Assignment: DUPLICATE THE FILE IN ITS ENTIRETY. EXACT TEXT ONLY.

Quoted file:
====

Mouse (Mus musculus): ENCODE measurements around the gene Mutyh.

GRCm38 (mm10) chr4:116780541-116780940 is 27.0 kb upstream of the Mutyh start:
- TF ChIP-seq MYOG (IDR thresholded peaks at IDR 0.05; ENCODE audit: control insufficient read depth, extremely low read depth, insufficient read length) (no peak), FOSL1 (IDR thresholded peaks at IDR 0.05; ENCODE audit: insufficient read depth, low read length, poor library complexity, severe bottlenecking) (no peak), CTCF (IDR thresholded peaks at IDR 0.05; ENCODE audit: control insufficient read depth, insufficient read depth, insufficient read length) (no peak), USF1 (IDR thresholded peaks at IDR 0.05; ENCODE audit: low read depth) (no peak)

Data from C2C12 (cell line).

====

Mouse (Mus musculus): ENCODE measurements around the gene Mutyh.

GRCm38 (mm10) chr4:116780541-116780940 is 27.0 kb upstream of the Mutyh start:
- TF ChIP-seq MYOG (IDR thresholded peaks at IDR 0.05; ENCODE audit: control insufficient read depth, extremely low read depth, insufficient read length) (no peak), FOSL1 (IDR thresholded peaks at IDR 0.05; ENCODE audit: insufficient read depth, low read length, poor library complexity, severe bottlenecking) (no peak), CTCF (IDR thresholded peaks at IDR 0.05; ENCODE audit: control insufficient read depth, insufficient read depth, insufficient read length) (no peak), USF1 (IDR thresholded peaks at IDR 0.05; ENCODE audit: low read depth) (no peak)

Data from C2C12 (cell line).